A recent study by Dunham+Company reveals that 61% of Americans say their giving will remain the same as last year, and almost 25% will reduce their giving this coming year.
Overall, 35 percent of households and 51 percent of upper-income households ($100,000 or more a year) reported an improved personal financial situation—both double-digit jumps over previous years.
That's the bad news. Now the better. This study found that, among other key demographics, those aged 18-35 are actually giving more (by 20%!), while (unfortunately) those 55-64 are giving about 30% less—statistics that run against prevailing wisdom. (We don't want to take all the credit for this trend, but Kevin Miller's excellent article last year on "Raising Money From Millennials" couldn't have hurt.)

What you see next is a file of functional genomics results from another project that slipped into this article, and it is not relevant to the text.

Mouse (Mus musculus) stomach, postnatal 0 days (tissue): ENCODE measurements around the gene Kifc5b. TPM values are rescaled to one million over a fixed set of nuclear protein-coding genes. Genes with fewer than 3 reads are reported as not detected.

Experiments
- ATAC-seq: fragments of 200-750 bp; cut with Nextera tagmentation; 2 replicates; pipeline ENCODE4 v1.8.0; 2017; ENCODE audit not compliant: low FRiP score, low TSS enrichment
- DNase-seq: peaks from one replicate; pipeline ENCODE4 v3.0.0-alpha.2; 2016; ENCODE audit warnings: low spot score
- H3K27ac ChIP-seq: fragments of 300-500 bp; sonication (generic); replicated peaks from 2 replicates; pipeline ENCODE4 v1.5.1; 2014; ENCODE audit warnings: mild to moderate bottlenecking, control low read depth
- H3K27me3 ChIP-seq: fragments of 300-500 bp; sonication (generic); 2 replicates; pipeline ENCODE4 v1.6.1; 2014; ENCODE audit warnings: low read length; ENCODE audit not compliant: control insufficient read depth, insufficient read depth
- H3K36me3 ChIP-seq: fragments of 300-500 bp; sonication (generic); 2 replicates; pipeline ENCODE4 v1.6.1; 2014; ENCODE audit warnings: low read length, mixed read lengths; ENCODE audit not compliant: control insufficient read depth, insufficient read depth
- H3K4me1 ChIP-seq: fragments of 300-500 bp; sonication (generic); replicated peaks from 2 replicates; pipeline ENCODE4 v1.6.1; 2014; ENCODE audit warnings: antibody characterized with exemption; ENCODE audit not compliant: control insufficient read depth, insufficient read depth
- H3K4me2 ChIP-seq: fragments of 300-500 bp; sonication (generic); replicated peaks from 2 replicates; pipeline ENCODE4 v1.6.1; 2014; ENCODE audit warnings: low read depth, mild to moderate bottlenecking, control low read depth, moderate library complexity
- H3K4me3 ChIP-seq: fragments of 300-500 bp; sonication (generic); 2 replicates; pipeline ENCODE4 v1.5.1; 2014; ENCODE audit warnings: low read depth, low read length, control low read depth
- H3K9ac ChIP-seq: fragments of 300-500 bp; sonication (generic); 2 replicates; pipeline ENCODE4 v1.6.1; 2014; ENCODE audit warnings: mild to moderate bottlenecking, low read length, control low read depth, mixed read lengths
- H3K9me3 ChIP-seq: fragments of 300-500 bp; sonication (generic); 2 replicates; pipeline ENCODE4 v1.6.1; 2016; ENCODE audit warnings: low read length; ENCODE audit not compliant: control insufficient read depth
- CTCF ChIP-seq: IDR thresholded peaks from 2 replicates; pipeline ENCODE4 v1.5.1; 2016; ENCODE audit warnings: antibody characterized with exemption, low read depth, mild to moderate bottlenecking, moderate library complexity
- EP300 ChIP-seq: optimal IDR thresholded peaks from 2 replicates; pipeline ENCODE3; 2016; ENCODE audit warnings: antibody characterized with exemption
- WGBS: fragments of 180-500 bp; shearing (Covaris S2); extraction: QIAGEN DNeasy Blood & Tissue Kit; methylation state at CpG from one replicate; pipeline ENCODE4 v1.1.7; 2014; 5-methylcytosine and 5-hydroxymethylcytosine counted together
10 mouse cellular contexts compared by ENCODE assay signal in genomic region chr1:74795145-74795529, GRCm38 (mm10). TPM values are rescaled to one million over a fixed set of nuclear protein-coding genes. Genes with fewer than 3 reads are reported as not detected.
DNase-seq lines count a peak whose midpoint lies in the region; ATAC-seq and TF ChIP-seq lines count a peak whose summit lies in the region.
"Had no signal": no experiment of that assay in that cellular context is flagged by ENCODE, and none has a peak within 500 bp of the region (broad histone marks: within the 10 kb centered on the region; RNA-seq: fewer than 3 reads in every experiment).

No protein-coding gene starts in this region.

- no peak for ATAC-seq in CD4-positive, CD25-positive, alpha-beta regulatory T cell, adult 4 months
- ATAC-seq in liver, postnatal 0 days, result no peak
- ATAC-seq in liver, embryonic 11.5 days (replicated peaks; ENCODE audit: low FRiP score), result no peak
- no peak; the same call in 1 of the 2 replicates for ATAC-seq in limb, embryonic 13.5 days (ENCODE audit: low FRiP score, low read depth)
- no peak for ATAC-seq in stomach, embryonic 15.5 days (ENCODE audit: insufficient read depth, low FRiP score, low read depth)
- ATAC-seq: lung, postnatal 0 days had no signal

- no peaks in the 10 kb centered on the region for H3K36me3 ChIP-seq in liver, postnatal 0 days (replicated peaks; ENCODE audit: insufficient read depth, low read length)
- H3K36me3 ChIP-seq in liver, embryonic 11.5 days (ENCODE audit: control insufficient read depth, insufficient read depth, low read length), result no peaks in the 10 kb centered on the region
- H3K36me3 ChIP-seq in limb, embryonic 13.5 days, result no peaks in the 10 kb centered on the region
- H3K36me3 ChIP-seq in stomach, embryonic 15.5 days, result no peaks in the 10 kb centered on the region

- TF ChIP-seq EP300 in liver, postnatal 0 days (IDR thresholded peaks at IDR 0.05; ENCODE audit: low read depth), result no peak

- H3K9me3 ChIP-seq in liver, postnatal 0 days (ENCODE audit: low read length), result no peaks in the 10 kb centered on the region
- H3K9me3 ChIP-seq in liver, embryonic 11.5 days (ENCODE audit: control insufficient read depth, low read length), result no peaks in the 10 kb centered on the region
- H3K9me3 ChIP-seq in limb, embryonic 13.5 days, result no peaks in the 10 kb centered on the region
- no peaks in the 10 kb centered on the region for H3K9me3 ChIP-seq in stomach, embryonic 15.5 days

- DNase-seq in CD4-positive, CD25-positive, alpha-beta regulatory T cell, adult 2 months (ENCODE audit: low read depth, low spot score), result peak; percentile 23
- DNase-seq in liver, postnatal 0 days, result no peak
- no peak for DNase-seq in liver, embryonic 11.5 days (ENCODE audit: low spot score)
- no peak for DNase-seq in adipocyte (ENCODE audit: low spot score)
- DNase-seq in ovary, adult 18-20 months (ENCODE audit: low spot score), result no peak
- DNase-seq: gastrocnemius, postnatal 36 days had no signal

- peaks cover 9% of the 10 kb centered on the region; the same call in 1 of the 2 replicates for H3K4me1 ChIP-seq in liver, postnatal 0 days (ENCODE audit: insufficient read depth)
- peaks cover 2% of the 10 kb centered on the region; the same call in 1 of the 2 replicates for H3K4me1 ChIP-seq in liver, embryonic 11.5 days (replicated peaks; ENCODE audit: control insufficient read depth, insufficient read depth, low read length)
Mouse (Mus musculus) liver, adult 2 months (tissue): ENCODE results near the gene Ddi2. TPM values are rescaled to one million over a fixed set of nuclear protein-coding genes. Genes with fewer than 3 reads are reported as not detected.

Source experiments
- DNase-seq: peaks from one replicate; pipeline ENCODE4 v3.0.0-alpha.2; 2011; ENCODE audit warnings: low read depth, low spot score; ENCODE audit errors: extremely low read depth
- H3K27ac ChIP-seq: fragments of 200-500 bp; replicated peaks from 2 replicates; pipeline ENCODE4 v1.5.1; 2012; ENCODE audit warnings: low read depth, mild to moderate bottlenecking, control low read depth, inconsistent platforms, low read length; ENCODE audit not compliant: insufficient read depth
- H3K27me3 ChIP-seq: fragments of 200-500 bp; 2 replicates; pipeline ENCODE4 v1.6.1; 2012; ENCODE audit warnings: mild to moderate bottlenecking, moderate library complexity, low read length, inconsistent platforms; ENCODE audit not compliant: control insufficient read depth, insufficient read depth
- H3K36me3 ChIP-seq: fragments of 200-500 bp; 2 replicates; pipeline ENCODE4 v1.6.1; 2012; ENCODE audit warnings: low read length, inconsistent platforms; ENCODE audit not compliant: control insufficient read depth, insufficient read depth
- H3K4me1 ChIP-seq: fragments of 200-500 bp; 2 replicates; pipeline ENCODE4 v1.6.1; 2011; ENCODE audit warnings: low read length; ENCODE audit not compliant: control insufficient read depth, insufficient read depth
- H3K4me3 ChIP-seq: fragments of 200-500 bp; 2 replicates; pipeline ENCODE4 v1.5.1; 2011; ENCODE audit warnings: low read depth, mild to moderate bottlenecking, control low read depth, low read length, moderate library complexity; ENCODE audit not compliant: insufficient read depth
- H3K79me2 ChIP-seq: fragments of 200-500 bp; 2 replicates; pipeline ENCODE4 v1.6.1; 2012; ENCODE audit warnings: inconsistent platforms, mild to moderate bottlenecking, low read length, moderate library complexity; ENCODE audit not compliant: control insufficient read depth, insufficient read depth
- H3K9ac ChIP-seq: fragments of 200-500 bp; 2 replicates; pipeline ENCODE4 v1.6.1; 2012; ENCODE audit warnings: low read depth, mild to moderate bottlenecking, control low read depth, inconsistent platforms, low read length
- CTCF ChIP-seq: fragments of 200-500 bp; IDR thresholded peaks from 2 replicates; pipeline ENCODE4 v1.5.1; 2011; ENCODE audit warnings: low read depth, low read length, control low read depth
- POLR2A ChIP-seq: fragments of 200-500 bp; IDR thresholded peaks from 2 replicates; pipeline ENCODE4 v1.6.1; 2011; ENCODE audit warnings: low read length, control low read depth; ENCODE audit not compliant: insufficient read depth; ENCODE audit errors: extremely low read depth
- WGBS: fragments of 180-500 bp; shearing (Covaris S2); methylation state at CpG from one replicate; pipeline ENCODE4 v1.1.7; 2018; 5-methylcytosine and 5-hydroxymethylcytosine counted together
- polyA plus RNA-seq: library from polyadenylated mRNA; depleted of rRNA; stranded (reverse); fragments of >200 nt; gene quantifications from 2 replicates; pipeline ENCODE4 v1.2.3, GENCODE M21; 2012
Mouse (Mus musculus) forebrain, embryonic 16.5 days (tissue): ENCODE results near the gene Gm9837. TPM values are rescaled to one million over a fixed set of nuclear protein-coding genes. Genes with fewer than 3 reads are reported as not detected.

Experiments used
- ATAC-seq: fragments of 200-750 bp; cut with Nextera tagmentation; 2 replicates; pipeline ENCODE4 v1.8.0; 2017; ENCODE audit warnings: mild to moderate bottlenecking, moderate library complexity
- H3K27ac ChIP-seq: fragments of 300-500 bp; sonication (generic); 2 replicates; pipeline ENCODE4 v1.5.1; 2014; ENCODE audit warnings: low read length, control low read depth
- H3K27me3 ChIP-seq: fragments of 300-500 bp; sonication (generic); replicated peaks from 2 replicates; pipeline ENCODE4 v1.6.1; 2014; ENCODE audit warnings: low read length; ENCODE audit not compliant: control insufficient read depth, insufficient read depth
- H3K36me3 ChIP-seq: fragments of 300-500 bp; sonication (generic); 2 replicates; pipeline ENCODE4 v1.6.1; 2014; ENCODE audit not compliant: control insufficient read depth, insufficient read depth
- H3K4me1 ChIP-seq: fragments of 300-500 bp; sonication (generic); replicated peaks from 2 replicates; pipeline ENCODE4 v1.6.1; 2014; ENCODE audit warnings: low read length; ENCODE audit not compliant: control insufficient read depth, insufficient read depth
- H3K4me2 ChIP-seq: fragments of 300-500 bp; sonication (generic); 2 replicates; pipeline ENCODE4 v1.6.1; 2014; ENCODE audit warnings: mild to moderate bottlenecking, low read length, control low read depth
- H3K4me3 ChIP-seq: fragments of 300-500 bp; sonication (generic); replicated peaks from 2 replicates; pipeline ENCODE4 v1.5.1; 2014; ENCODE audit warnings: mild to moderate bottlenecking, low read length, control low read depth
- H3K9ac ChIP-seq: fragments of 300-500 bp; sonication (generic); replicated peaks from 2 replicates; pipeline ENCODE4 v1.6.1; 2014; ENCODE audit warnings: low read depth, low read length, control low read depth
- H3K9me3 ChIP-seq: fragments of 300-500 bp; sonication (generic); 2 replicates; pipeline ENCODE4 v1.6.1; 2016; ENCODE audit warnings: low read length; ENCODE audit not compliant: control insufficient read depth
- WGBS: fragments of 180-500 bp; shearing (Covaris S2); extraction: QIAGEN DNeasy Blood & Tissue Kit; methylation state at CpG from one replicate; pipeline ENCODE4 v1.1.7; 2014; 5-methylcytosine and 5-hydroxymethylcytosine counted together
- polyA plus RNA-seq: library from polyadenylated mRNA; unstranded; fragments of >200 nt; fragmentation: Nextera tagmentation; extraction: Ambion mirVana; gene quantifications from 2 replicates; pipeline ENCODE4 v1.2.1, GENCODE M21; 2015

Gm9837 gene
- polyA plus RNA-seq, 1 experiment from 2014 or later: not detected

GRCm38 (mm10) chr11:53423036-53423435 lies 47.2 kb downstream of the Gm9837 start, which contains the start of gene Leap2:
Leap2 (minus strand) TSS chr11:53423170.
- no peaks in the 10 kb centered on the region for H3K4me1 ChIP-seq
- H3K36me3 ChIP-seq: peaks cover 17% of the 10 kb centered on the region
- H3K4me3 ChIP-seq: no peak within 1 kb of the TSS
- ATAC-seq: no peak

One more reason for optimism: people are not cutting their giving to balance their household budgets. The research reveals, " … fewer Americans said they will manage their household budgets by reducing or stopping their charitable giving. Those who say they will manage their household budgets by reducing their giving has dropped to an all-time low of 29 percent from a high of 38 percent in 2009, and similarly, those who say they will manage their household budgets by ceasing their charitable giving is at an all-time low of 20 percent from a high of 25 percent in 2013."
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